There is so much stress around food.
There is so much stress and confusion around what to eat these days that it has created a new category of eating known as disordered eating. Disordered eating is different than an eating disorder. It lies between normal eating and an eating disorder and according to survey results conducted by Self Magazine and the University of North Carolina Chapel Hill, 75% of women regularly engage in disordered eating and exercise patterns.
I believe a part of that has developed because many of us grew up in a world of mixed messages.
We may have grown up in households where we heard things like, “I’m so bad! I just ate “.
Or maybe we heard the word fat being thrown around as a means of describing others in a negative way. Maybe everything in the fridge was labeled Fat Free or Low Calorie. And maybe our mothers loved baking cookies for us, yet the talk around the house about “good” and “bad” foods left you feeling so guilty about eating those lovingly prepared cookies.
Of all the things we learned growing up, the lesson so many of us didn’t learn was the fact that the food we eat doesn’t make us good or bad → it has no inherent moral value.
I will be the first to admit that I used to feel guilt and shame around food. I distinctively remember going to Smith’s supermarket one day to buy cupcakes. I had a craving and bought a 6-pack. As soon as I got home, I scarfed down 5 of the 6 cupcakes. Minutes later, I was wracked with guilt. I threw out the last cupcake… and then later dug the container out of the trash so I could polish off the last cupcake. I felt horribly ashamed about it and labeled myself as bad for eating these bad foods and not controlling myself.
After finishing nutrition school in 2012, I avoided all the bad foods because I had learned the negative health consequences from eating them. I restricted my eating so much that I would avoid certain social situations and was obsessed with avoiding anything bad. When I faltered I felt like I wasn’t walking the talk and that I was totally inauthentic as a nutritionist. I was an orthorexic meaning I was obsessed with eating only things that were healthy.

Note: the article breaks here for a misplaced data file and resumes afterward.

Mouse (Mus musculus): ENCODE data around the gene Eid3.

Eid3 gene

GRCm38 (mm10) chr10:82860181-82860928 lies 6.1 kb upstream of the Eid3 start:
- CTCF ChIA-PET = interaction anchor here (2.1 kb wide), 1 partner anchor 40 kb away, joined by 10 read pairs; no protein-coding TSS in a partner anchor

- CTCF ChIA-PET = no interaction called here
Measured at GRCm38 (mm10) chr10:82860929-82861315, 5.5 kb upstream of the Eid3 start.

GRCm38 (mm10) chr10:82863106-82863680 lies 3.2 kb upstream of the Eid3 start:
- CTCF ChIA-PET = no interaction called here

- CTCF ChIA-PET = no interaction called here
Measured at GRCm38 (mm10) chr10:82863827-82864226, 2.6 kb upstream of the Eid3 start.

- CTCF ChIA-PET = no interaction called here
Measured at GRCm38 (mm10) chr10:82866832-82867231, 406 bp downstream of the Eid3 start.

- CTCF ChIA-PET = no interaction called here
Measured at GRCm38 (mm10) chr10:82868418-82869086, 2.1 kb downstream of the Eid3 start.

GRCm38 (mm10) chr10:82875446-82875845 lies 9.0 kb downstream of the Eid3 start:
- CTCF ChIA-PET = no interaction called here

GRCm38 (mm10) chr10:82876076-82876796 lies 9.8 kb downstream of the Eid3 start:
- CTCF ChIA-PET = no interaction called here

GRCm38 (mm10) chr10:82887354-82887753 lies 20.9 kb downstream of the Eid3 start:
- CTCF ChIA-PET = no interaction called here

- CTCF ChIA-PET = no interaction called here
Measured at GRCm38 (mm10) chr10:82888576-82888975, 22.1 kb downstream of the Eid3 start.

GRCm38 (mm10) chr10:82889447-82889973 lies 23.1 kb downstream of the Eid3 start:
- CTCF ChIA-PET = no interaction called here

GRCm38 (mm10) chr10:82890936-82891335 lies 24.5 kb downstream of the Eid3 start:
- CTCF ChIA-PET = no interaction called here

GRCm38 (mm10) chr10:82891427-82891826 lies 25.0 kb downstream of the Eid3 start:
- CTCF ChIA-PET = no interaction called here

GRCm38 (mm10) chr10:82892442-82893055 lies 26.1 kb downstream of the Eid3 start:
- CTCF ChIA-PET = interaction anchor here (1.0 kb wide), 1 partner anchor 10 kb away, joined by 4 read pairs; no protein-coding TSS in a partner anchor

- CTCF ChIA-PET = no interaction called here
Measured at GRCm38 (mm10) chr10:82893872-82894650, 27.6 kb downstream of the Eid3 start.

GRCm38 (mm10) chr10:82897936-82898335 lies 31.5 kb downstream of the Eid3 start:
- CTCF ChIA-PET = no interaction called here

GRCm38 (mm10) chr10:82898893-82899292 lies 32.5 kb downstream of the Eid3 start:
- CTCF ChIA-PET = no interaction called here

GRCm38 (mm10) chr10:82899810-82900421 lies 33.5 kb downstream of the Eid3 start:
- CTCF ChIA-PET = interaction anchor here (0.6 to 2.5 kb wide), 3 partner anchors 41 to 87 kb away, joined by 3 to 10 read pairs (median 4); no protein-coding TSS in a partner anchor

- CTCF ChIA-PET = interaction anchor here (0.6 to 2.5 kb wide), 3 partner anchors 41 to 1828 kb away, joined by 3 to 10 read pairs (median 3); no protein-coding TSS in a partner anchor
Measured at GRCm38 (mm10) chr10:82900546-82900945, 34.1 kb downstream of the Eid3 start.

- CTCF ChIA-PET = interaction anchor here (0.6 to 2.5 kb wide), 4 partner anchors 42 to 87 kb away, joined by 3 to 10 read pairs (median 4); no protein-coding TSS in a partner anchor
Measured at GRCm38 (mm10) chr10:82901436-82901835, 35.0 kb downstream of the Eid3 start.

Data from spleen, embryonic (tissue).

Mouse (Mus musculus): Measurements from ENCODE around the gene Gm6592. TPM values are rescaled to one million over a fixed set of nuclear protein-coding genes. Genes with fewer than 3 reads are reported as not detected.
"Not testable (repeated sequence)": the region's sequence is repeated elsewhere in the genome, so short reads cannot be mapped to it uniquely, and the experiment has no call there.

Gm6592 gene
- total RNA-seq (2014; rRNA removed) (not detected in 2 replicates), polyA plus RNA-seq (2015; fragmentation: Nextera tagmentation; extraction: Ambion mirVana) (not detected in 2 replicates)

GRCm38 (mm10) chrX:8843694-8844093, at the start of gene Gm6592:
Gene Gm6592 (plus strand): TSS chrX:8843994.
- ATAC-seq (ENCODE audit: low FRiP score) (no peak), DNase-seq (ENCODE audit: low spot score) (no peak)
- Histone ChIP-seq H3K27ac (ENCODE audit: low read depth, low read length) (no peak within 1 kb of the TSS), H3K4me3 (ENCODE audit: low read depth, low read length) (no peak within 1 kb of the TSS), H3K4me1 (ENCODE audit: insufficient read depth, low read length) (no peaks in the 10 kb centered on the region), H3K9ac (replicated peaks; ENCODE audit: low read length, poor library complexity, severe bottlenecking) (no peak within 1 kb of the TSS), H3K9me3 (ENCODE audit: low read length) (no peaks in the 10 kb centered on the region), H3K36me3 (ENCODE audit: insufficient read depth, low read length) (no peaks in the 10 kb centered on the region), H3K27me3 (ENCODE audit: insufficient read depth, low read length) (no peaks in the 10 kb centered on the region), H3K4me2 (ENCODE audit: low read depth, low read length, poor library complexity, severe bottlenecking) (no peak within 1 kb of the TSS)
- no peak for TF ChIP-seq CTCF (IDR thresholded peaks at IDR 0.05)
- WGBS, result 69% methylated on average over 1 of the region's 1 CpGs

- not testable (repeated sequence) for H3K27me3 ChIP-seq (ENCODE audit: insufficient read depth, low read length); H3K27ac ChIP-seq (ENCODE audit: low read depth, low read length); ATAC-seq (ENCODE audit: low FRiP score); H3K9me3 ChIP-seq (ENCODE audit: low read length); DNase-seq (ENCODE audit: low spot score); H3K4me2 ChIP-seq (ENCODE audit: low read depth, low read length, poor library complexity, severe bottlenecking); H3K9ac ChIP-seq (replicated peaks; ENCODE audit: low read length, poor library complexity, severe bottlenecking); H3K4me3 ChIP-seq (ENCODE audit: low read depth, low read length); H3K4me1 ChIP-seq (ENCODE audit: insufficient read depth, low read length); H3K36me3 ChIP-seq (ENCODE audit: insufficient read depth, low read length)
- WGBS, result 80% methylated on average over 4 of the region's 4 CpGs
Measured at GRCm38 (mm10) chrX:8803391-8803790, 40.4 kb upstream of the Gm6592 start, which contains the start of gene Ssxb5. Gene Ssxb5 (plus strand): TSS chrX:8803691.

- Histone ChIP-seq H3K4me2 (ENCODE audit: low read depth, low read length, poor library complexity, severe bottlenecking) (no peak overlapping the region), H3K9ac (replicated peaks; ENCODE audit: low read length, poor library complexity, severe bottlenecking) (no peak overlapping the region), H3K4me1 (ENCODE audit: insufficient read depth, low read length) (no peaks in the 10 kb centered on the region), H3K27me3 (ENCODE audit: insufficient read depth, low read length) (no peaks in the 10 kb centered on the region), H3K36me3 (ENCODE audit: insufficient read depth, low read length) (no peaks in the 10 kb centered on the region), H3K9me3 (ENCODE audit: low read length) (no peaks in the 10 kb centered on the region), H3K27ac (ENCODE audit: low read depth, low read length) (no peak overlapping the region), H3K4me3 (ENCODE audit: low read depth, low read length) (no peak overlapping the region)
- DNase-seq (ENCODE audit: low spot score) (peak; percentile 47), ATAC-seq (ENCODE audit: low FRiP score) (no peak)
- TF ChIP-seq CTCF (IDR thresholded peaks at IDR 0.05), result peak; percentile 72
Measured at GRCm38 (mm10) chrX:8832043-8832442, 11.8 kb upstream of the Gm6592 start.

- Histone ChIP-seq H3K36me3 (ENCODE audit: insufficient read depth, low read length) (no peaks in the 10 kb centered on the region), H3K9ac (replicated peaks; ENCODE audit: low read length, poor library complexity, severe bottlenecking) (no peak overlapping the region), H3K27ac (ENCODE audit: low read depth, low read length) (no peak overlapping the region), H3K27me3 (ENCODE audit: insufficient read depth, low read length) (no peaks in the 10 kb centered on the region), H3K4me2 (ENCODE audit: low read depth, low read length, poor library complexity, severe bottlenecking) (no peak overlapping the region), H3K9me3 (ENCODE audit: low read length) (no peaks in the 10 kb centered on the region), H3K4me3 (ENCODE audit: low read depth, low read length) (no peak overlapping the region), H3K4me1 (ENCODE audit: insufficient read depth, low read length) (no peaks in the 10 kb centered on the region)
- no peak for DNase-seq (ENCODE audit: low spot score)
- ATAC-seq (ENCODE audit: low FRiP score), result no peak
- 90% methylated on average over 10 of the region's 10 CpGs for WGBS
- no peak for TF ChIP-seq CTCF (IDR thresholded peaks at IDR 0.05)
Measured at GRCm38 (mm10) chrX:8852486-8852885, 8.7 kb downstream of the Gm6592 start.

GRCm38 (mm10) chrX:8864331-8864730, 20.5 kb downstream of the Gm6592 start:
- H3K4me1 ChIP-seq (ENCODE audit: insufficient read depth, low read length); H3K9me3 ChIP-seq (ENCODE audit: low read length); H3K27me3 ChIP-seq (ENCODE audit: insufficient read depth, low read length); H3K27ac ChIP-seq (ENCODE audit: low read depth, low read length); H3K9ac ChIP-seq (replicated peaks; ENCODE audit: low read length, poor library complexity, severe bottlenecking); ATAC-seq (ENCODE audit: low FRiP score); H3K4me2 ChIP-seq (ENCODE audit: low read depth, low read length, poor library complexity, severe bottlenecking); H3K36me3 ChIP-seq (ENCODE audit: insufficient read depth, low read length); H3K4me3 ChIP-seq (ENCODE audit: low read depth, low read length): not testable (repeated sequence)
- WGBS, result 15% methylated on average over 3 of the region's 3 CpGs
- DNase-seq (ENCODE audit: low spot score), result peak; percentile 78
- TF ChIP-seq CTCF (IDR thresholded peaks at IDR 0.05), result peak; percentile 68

Thank goodness, everything changed when I started to learn about eating psychology.
One weekend, I attended a workshop on dynamic eating psychology and mind body nutrition. My mind was blown as I learned that my restrictive, seemingly perfect eating was actually inauthentic. There was no way that I could maintain such restrictive eating the rest of my career as a nutritionist.
And the best part about it was that I realized I didn’t need to any longer.
Health is more than what you eat and how you exercise and the stress that I was creating around my food was causing more harm than the food itself.
The bottom line is this: Food must to be separated from morality.
Disordered eating and the pursuit of thinness is so normalized in our culture that it is often dismissed and even encouraged within health and wellness fields.
- Sarah Herstich, LCSW
Signs Your Client May Be Suffering From An Eating Disorder/
Health and fitness magazines are filled with articles about what to eat in order to attain a perfect size, social media posts that claim you should eat this, not that, and talk of clean eating that insinuates everything else is dirty all fuel our insecurities about what we eat. Trust me, once you learn to separate what you eat from how you feel about yourself, life will become so much easier.
- Personally, I love to eat healthy foods and exercise because they bring me joy…
- …but I also love to have margaritas and nachos.
- Am I bad for eating them? Heck no.
- And are they considered “cheats?” Nope.
- Am I being inauthentic? No.
- It’s just normal eating.
What is Normal Eating?
According to the Ellyn Stater Institute, Normal eating…
- is going to the table hungry, and eating until you are satisfied.
- is being able to choose food you enjoy and to eat it and truly get enough of it - not just stop eating because you think you should.
- is being able to give some thought to your food selection so you get nutritious food, but not being so wary and restrictive that you miss out on enjoyable food.
- is giving yourself permission to eat because you are happy, sad, or bored or just because it feels good.
- is mostly three meals a day - or four or five - or it can be choosing to much along the way.
- is leaving cookies on the plate because you will let yourself have cookies again tomorrow, or eating more now because they taste so great!
- is overeating at times and feeling stuffed and uncomfortable…and under eating at times, and wishing you had more.
- is trusting your body to make up for (what you feel are) mistakes in eating.
- takes up some of your time and attention, but keeps its place as only one important area in your life.
In short, normal eating is flexible… It varies in response to your hunger, your schedule, your food and your feelings.
Copyright @ 2018 Ellyn Statter Institute. Published at https://www.ellynsatterinstitute.org